Well past the flowering stage, the fruits have already formed on this Lachenalia plant. Lachenalia fruits are three-angled or three-winged, the seeds many and rounded. The green fruits have ripened here to a pale buff colour, the bracts and remains of the corolla persistent upon them.
This plant was found in a large stand of Lachenalia rosea, but confirming its specific identity awaits information regarding the white hairiness of the flower stalk, not seen on the plants still flowering.
There are about 110 species of Lachenalia in southern Africa of which 70 occur in the fynbos.
Lachenalias, as many other bulbous plants, are grown sexually from seed, as well as vegetatively from a variety of natural and artificial processes. These methods include bulbils, offsets, division, leaf cuttings, scaling and micro-propagation or tissue culture.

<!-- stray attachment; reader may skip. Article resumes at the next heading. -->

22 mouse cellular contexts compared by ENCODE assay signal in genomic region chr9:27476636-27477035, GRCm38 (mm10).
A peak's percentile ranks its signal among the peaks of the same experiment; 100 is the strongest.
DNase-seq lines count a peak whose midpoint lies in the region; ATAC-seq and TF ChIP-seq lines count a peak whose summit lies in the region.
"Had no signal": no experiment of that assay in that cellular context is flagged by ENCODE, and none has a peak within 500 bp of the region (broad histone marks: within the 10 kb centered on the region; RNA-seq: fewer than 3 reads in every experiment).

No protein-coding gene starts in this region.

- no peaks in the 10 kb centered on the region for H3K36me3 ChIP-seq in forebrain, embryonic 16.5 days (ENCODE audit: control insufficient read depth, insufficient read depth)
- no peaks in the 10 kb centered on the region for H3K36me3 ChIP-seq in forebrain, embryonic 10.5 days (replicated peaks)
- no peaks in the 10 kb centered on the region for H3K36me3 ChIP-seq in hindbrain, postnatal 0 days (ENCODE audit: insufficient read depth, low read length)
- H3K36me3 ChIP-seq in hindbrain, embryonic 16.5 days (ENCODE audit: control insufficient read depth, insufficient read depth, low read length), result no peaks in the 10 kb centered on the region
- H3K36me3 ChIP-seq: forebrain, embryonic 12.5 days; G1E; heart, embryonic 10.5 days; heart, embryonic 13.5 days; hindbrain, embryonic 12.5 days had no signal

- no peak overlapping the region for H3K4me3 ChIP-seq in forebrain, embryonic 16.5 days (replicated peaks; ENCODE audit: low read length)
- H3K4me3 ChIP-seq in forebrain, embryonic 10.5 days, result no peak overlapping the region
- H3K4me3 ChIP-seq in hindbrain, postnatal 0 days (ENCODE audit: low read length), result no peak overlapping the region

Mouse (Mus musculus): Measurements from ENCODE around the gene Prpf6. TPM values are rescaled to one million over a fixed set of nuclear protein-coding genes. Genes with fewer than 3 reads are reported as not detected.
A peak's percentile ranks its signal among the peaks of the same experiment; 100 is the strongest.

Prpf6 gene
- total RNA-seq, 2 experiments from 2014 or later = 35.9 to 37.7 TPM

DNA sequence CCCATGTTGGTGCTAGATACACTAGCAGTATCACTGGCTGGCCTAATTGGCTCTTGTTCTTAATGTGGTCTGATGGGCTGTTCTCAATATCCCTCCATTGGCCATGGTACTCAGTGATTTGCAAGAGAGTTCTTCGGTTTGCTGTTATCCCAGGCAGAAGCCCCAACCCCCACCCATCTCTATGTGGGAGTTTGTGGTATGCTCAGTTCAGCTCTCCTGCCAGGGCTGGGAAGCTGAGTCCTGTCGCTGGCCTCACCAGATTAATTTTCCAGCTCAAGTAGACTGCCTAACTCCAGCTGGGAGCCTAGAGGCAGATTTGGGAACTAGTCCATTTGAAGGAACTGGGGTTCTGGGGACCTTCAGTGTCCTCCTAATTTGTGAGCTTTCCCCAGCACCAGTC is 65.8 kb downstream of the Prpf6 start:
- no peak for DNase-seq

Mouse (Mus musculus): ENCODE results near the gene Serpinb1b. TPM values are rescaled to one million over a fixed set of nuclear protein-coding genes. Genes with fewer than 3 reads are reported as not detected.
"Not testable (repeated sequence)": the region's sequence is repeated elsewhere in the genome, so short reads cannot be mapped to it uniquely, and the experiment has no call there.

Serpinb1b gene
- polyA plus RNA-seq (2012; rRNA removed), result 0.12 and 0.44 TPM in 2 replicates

This tissue culture is a technical laboratory process originating in Germany during the early years of the twentieth century. It allows for the production of thousands of plants from a single leaf (Manning, 2007; www.pacificbulbsociety.org).